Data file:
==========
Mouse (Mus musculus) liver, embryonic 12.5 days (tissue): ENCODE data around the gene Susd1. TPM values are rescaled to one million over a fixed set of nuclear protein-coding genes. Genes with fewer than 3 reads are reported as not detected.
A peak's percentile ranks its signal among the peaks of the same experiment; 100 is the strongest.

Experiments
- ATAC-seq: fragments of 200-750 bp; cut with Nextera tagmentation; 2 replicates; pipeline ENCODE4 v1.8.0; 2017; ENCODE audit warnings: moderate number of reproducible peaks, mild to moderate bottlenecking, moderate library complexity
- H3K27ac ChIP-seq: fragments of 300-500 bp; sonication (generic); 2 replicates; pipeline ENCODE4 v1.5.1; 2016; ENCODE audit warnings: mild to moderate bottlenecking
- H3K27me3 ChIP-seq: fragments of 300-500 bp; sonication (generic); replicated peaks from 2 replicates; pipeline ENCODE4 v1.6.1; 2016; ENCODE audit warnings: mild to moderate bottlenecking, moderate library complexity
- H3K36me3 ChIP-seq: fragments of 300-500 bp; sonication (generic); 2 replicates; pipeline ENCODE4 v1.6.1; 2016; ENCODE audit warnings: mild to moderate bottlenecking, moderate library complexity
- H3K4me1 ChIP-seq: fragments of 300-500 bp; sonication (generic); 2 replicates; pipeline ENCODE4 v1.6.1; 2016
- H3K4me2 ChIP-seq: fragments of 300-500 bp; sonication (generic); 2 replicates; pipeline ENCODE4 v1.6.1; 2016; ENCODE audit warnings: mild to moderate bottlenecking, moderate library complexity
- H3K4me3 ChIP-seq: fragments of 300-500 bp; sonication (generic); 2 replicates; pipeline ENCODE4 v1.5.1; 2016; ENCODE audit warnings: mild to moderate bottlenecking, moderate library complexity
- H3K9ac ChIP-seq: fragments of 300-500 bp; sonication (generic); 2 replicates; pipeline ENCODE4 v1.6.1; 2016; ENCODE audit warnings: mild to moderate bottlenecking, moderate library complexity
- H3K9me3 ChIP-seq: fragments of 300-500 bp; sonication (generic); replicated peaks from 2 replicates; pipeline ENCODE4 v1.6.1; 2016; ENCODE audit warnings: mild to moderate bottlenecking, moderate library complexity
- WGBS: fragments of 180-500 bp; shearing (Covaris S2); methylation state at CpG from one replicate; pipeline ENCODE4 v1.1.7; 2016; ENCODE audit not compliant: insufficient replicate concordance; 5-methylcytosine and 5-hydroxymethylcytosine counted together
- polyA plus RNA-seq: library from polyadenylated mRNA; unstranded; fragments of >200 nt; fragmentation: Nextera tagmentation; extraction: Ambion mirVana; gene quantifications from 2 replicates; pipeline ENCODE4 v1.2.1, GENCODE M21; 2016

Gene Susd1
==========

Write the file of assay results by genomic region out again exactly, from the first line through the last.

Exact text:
Mouse (Mus musculus) liver, embryonic 12.5 days (tissue): ENCODE data around the gene Susd1. TPM values are rescaled to one million over a fixed set of nuclear protein-coding genes. Genes with fewer than 3 reads are reported as not detected.
A peak's percentile ranks its signal among the peaks of the same experiment; 100 is the strongest.

Experiments
- ATAC-seq: fragments of 200-750 bp; cut with Nextera tagmentation; 2 replicates; pipeline ENCODE4 v1.8.0; 2017; ENCODE audit warnings: moderate number of reproducible peaks, mild to moderate bottlenecking, moderate library complexity
- H3K27ac ChIP-seq: fragments of 300-500 bp; sonication (generic); 2 replicates; pipeline ENCODE4 v1.5.1; 2016; ENCODE audit warnings: mild to moderate bottlenecking
- H3K27me3 ChIP-seq: fragments of 300-500 bp; sonication (generic); replicated peaks from 2 replicates; pipeline ENCODE4 v1.6.1; 2016; ENCODE audit warnings: mild to moderate bottlenecking, moderate library complexity
- H3K36me3 ChIP-seq: fragments of 300-500 bp; sonication (generic); 2 replicates; pipeline ENCODE4 v1.6.1; 2016; ENCODE audit warnings: mild to moderate bottlenecking, moderate library complexity
- H3K4me1 ChIP-seq: fragments of 300-500 bp; sonication (generic); 2 replicates; pipeline ENCODE4 v1.6.1; 2016
- H3K4me2 ChIP-seq: fragments of 300-500 bp; sonication (generic); 2 replicates; pipeline ENCODE4 v1.6.1; 2016; ENCODE audit warnings: mild to moderate bottlenecking, moderate library complexity
- H3K4me3 ChIP-seq: fragments of 300-500 bp; sonication (generic); 2 replicates; pipeline ENCODE4 v1.5.1; 2016; ENCODE audit warnings: mild to moderate bottlenecking, moderate library complexity
- H3K9ac ChIP-seq: fragments of 300-500 bp; sonication (generic); 2 replicates; pipeline ENCODE4 v1.6.1; 2016; ENCODE audit warnings: mild to moderate bottlenecking, moderate library complexity
- H3K9me3 ChIP-seq: fragments of 300-500 bp; sonication (generic); replicated peaks from 2 replicates; pipeline ENCODE4 v1.6.1; 2016; ENCODE audit warnings: mild to moderate bottlenecking, moderate library complexity
- WGBS: fragments of 180-500 bp; shearing (Covaris S2); methylation state at CpG from one replicate; pipeline ENCODE4 v1.1.7; 2016; ENCODE audit not compliant: insufficient replicate concordance; 5-methylcytosine and 5-hydroxymethylcytosine counted together
- polyA plus RNA-seq: library from polyadenylated mRNA; unstranded; fragments of >200 nt; fragmentation: Nextera tagmentation; extraction: Ambion mirVana; gene quantifications from 2 replicates; pipeline ENCODE4 v1.2.1, GENCODE M21; 2016

Gene Susd1